In 1995 I was asked to take charge of St Peter’s Church in Luton. Built in the 1960s, it was a small church, attached to a larger hall, to which we had to transfer for major services, carrying the altar and all the church accoutrements along a corridor. They had been without a priest for about six months and the congregation was tiny, but devoted. Gradually numbers increased, once it became known that there was once again a priest at St Peter’s.

We were fortunate to have uniformed organizations attached to the church and my first experience of a church parade was for Mothering Sunday. Our congregation swelled as cubs and scouts, brownies and guides, together with families filled our hall almost to capacity.

St Peter’s day was another major celebration, with masses of food provided after the service. We had to hold the youngsters back, or there would be nothing for the adults to eat! On one occasion the Bishop of Bedford was our guest preacher, and at my final service – for it seemed appropriate to retire on St Peter’s Day – it was the turn of the Archdeacon, for whom this service was also his last.

It was quite a close community, in one of the more deprived areas of the town and there were a number of activities, some sponsored by Luton Town Council, which rented the hall on several weekday mornings, and when line dancing became popular we decided to start a class, and hired a teacher – great fun and a good social activity!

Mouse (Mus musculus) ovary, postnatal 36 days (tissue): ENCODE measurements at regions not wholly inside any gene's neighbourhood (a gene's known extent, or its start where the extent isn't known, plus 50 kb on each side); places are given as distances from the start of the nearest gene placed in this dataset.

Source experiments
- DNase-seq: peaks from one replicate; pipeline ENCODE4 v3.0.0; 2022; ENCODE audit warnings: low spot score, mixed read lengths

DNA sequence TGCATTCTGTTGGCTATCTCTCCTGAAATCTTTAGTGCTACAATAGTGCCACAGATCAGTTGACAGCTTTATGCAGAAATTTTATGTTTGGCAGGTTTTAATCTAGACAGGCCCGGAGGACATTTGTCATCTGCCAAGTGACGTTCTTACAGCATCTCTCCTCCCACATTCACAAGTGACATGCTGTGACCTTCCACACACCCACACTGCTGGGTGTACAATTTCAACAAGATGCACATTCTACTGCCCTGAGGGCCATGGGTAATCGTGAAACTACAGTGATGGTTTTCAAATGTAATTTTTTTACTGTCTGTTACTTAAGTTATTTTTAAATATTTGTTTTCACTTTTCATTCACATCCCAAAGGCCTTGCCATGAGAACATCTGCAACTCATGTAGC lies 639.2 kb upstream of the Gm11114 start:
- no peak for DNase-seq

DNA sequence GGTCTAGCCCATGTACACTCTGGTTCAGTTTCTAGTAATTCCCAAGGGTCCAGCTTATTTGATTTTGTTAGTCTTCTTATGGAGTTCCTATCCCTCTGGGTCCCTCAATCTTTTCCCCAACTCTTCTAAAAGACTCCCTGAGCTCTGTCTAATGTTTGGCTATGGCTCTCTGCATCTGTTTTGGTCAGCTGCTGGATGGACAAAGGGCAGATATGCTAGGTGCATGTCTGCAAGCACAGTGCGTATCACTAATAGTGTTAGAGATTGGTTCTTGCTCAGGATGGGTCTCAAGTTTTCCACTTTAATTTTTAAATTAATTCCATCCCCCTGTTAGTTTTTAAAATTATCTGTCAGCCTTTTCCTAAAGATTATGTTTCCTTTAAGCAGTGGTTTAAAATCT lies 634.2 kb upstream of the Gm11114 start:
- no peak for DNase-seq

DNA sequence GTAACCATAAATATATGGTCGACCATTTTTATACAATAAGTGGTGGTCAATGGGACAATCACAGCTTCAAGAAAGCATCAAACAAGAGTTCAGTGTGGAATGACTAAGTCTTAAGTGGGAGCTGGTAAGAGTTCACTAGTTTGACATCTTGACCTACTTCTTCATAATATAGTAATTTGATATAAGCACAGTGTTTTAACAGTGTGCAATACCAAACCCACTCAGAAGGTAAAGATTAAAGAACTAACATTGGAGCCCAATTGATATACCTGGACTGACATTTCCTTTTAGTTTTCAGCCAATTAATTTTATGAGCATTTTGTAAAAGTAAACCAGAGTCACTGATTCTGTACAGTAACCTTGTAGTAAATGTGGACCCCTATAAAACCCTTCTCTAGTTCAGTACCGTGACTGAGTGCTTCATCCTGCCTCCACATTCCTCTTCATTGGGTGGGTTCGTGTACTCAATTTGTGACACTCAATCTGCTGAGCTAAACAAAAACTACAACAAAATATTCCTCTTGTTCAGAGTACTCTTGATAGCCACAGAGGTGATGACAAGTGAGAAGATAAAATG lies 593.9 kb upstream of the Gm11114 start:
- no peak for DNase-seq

One of the most memorable annual events held in the hall was the Guide Thinking Day. The congregation was invited and the hall was in semi darkness. There were numerous candles around the tables laid out in a square – one for every country where guiding took place. One by one we were asked to light the candles, naming the country each represented, until only three remained; one for the Chief Guide, one for guides of the past and finally one for the guides of the future. Afterwards there were the inevitable refreshments and then we were encouraged to join in the campfire songs.

One year a rather controversial poster was issued for Lent, a portrayal of Jesus based on a well-known representation of Che Guevara – Jesus the revolutionary. I displayed this in the entrance to the church, to remind our congregation that Jesus represented a challenge, not only to the people of his time, but to us also. That perhaps is particularly relevant today with the protests about the death of George Floyd, a helpless young black man and the firm affirmation that Black Lives Matter. How incredibly sad that a man has to die to raise the consciousness of humanity and begin to redress the balance.

So today, on the Feast Day of St Peter and St Paul, I remember with thanksgiving my congregation at St Peter’s and everything we shared together. May they continue to be blessed!

[Thelma Shacklady]